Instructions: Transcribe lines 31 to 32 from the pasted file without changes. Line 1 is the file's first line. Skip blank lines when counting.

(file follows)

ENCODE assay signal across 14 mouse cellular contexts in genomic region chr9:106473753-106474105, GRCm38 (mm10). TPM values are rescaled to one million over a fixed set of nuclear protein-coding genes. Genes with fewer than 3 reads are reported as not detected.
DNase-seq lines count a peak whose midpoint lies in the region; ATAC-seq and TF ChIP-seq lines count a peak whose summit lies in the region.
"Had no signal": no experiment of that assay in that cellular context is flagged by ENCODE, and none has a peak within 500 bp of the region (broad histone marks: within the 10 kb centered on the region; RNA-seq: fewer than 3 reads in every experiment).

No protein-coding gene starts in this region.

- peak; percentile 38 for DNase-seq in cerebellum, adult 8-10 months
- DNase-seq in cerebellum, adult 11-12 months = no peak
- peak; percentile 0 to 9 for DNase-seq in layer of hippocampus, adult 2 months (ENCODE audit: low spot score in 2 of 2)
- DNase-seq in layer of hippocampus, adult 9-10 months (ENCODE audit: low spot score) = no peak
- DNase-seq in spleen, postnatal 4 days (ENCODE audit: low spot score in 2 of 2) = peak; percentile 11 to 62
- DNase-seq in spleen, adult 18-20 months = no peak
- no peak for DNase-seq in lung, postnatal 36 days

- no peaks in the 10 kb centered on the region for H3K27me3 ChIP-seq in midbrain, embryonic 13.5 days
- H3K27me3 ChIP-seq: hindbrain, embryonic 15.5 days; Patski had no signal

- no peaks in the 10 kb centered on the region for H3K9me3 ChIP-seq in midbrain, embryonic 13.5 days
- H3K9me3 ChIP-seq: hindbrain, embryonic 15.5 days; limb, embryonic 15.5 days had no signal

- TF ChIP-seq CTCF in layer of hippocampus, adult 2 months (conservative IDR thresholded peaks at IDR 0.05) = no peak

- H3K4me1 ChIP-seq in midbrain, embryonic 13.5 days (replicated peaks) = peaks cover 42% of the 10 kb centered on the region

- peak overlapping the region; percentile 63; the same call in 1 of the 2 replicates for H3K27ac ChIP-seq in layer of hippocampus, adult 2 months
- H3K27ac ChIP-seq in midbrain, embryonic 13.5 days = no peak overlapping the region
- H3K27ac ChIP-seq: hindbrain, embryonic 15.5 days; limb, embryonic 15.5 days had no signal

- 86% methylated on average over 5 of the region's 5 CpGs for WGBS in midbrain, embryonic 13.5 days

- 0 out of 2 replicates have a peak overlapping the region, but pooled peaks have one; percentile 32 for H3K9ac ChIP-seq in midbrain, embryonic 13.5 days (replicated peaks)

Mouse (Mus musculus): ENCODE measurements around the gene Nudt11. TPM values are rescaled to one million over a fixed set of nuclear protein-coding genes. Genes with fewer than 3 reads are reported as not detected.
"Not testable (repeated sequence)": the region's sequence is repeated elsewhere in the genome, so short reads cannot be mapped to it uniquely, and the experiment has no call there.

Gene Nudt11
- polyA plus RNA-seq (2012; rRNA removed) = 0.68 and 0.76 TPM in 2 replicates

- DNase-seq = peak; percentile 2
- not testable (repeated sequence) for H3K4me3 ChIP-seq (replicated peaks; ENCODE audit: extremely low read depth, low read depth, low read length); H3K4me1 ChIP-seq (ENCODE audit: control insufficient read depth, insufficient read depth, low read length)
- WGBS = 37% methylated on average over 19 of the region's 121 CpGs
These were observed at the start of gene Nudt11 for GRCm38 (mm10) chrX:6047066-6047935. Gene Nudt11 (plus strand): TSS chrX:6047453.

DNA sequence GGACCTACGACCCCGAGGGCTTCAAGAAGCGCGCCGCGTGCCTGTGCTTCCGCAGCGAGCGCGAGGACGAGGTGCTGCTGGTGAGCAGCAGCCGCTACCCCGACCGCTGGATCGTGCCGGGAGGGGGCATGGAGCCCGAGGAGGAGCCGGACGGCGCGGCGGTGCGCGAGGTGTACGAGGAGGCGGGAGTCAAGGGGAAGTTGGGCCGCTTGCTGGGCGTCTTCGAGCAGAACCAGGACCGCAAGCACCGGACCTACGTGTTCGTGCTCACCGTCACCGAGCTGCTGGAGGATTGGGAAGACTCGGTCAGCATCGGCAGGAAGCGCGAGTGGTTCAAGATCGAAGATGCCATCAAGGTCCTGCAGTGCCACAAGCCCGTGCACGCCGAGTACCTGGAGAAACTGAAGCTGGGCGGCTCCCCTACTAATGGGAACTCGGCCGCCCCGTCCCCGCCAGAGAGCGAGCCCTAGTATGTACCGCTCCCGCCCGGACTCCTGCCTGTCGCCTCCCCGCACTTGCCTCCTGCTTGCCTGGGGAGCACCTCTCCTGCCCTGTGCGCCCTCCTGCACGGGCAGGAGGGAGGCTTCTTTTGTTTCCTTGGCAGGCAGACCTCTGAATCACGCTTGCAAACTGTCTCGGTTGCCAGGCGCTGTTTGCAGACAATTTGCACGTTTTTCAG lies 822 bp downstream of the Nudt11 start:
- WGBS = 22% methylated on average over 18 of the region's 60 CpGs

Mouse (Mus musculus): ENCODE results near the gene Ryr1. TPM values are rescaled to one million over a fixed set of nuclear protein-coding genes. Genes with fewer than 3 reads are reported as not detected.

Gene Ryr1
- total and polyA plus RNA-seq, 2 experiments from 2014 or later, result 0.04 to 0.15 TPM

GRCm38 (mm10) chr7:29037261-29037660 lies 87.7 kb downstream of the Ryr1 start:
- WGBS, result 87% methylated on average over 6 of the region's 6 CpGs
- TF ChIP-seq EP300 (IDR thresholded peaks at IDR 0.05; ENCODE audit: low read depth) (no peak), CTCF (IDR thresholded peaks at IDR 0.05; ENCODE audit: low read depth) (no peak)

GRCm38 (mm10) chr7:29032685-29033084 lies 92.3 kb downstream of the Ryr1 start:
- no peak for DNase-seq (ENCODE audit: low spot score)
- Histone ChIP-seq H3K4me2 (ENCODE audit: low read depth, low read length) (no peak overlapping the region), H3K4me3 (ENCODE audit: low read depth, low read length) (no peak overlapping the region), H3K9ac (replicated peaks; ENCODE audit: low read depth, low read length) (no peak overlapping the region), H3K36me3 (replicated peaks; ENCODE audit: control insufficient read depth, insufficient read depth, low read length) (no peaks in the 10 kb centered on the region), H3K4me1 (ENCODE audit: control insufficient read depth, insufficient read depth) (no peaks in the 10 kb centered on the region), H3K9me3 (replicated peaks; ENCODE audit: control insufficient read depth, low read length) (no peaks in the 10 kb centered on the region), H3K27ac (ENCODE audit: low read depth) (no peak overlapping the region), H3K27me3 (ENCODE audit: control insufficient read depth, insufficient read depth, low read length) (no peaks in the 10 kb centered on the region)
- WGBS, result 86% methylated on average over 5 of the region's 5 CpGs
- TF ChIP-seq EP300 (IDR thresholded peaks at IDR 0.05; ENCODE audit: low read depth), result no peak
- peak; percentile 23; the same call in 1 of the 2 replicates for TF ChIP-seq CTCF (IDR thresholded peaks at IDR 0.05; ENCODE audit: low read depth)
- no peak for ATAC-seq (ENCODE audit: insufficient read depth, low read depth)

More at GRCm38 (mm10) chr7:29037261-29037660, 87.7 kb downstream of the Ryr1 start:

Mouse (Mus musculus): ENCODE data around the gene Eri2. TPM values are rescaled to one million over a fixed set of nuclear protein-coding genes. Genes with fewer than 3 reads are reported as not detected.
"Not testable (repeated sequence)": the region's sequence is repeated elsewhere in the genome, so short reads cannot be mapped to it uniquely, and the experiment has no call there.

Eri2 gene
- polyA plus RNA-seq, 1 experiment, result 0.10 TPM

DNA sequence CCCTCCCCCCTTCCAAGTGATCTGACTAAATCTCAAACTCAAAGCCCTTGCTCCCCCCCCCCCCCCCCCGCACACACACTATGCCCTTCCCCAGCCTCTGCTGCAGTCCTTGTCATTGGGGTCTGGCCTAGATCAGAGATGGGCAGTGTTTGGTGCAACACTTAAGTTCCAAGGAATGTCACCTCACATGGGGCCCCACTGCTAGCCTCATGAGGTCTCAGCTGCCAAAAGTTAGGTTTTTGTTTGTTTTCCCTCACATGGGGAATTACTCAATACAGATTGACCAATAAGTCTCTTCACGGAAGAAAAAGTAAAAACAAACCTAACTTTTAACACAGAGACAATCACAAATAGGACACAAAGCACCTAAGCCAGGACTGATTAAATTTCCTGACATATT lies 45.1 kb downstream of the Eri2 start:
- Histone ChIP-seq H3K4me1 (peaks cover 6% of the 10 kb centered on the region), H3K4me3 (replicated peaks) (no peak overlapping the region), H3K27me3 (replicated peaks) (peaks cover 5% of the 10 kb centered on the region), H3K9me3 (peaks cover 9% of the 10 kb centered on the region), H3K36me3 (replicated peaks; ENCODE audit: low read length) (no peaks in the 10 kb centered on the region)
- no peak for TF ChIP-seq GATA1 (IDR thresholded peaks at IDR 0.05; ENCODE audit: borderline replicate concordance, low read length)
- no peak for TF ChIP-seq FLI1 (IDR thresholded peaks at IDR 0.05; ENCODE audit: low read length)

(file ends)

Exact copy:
DNA sequence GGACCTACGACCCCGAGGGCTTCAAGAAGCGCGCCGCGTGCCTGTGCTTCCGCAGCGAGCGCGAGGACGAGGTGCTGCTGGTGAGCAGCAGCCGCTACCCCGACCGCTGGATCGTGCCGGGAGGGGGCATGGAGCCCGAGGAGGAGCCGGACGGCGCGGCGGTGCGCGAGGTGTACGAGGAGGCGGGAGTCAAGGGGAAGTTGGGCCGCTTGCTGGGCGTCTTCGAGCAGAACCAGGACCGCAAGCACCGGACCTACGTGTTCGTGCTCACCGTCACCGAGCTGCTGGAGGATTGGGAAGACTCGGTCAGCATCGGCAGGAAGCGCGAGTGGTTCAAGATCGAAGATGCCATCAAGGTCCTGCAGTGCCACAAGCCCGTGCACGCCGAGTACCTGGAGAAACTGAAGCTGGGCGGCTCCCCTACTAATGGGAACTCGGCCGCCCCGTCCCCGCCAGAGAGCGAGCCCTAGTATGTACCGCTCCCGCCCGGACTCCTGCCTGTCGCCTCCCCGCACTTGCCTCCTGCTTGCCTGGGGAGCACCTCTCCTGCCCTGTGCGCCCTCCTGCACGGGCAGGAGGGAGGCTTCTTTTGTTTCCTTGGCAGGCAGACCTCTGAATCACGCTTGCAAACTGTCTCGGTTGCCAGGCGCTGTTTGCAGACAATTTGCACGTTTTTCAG lies 822 bp downstream of the Nudt11 start:
- WGBS = 22% methylated on average over 18 of the region's 60 CpGs